A Mānagere-based social service is calling for even more resources to boost childhood dental services than The National Party's $30 million promise.
National said on Tuesday it would increase the $100m currently spent on childhood dental services if elected next month.
Māngere Budgeting Services chief executive Darryl Evans says the proposed $30m investment is good but still not enough.
The cost of the likes of toothbrushes and toothpaste was too much for some families, he said.
"Many of our families are simply so cash-poor - unfortunately the cost of toothpaste and toothbrushes - many will think [the cost] is incredibly low but if you've only got $39 leftover then, of course, you're not able to buy those," Evans told Magic Talk's Leah Panapa on Wednesday.
"Last year we studied 1500 families where we contacted each family asking about their habits of teeth, and the average family of four told us there's one toothbrush in the household, so the family of four share the one toothbrush."
Evans said when driving to his Māngere office every day, he also sees a high volume of children consuming fizzy drinks on the way to school.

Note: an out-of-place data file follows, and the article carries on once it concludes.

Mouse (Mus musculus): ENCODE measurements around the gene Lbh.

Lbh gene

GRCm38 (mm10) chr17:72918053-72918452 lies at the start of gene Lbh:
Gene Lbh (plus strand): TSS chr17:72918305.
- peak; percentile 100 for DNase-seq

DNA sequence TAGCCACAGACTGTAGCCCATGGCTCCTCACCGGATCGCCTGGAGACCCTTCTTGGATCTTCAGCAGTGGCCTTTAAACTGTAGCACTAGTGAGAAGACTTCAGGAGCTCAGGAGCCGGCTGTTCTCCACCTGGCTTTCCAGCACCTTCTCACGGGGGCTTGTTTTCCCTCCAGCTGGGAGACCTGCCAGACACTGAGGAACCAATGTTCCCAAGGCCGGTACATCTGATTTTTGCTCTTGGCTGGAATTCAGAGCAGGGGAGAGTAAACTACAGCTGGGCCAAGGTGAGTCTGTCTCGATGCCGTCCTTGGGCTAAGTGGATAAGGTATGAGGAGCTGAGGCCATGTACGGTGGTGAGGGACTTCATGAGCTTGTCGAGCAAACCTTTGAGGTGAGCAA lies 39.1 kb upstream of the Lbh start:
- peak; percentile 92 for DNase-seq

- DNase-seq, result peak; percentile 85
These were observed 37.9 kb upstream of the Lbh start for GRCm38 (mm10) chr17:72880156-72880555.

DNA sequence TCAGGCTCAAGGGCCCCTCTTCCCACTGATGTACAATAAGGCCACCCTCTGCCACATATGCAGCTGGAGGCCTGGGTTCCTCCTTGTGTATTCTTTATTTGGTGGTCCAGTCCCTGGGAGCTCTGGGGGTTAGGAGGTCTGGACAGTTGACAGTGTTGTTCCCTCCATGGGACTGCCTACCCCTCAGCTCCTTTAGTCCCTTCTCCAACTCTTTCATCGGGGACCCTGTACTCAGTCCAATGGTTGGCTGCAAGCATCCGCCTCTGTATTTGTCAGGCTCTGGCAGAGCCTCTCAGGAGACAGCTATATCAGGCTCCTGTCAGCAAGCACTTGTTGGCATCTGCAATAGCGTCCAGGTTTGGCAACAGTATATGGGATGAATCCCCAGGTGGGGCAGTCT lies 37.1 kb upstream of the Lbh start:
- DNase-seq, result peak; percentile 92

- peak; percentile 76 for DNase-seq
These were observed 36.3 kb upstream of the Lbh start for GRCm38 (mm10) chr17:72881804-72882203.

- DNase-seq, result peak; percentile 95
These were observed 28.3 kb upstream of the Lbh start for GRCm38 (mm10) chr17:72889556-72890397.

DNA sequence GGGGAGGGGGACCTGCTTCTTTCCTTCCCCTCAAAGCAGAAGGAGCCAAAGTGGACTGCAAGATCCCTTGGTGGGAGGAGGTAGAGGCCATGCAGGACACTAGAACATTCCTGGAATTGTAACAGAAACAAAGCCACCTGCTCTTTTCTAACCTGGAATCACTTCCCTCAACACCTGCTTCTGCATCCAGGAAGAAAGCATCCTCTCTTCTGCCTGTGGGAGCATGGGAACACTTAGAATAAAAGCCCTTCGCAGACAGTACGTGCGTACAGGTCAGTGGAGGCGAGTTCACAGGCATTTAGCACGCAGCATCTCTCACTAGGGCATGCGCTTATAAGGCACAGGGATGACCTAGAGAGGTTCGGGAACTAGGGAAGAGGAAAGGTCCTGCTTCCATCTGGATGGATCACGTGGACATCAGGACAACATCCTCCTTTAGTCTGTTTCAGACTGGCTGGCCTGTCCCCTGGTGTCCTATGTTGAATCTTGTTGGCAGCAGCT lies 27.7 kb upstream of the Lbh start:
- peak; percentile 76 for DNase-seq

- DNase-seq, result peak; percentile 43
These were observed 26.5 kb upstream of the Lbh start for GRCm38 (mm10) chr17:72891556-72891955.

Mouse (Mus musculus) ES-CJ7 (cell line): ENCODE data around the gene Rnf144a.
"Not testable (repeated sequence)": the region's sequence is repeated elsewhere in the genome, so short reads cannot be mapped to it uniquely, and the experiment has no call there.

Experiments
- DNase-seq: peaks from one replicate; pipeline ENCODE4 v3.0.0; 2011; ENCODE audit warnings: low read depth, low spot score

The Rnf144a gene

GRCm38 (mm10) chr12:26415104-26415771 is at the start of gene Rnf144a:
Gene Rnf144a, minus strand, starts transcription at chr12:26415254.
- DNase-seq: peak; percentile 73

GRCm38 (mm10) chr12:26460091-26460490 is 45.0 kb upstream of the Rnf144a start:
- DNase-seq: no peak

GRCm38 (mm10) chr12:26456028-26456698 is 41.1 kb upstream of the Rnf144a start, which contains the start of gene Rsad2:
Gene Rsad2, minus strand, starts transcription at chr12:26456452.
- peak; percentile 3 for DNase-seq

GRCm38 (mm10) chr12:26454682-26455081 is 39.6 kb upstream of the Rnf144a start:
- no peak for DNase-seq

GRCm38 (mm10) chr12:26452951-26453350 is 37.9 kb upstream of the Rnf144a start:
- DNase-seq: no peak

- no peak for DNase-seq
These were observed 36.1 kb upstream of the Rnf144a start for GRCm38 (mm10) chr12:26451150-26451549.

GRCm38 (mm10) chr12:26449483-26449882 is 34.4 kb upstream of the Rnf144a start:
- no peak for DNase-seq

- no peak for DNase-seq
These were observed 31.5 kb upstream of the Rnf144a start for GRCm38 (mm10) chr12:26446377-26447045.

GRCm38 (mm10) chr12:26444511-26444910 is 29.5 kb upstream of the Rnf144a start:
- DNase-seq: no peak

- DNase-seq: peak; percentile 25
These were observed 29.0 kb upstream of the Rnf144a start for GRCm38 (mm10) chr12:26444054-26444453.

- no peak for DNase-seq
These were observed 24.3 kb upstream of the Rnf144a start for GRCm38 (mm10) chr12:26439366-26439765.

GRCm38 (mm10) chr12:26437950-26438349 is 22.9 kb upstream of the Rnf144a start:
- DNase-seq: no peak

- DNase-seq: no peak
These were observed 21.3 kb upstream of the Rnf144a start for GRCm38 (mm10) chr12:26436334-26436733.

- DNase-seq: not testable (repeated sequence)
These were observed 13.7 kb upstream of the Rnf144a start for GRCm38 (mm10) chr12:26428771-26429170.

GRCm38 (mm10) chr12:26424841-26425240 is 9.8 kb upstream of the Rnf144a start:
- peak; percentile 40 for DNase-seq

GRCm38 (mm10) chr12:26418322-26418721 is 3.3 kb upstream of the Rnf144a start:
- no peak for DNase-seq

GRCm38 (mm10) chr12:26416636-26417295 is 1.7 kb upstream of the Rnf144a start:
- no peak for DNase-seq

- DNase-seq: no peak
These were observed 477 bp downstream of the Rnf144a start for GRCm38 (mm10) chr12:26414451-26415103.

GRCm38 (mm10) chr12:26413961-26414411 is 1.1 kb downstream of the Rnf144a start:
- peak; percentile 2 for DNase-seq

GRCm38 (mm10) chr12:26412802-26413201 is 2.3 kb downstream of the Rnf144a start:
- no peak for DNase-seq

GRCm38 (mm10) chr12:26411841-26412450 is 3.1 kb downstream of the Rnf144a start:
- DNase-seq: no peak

"A 1.5 litre of fizzy drink [is often] 99 cents at the local supermarket which is a major implication - it's massive," Evans said.
"One of the things we have to be doing here is ensuring that our kids have access to toothpaste and toothbrushes [and] they're taught how to brush their teeth."
But Evans said there's also a growing need for more dental nurses and hygienists.
"We need our dentists back in schools in my opinion. If we can't get our parents to do the job we've got to get into the schools and that's not about teachers taking over the responsibility, it's about getting the resources to the problem, and let's start working with these kids.
"Prevention is better than cure and we all know that."
ACT leader David Seymour said on Tuesday National's policy was overdoing it.
"With Jacinda Ardern promising school lunches and Judith Collins offering toothbrushes and toothpaste, there'll be little left for parents to do."
But Evans said parents can't always control what their children are consuming.
"You can't be with them 24/7 - you can only encourage them and parents need to do their best - and certainly lower-income families need to be able to access toothbrushes and toothpaste. We now put them in every food parcel.
"It's laudable that there's going to be if National wins the election, an extra 30 percent or $30 million but - we've got to get to the root cause of prevention and regular inspections to intercept deterioration of teeth."
National leader Judith Collin said the policy aligned with her party's social investment approach.
"By providing a targeted intervention in childhood we can provide lifelong benefits to our kids' health," she said on Tuesday.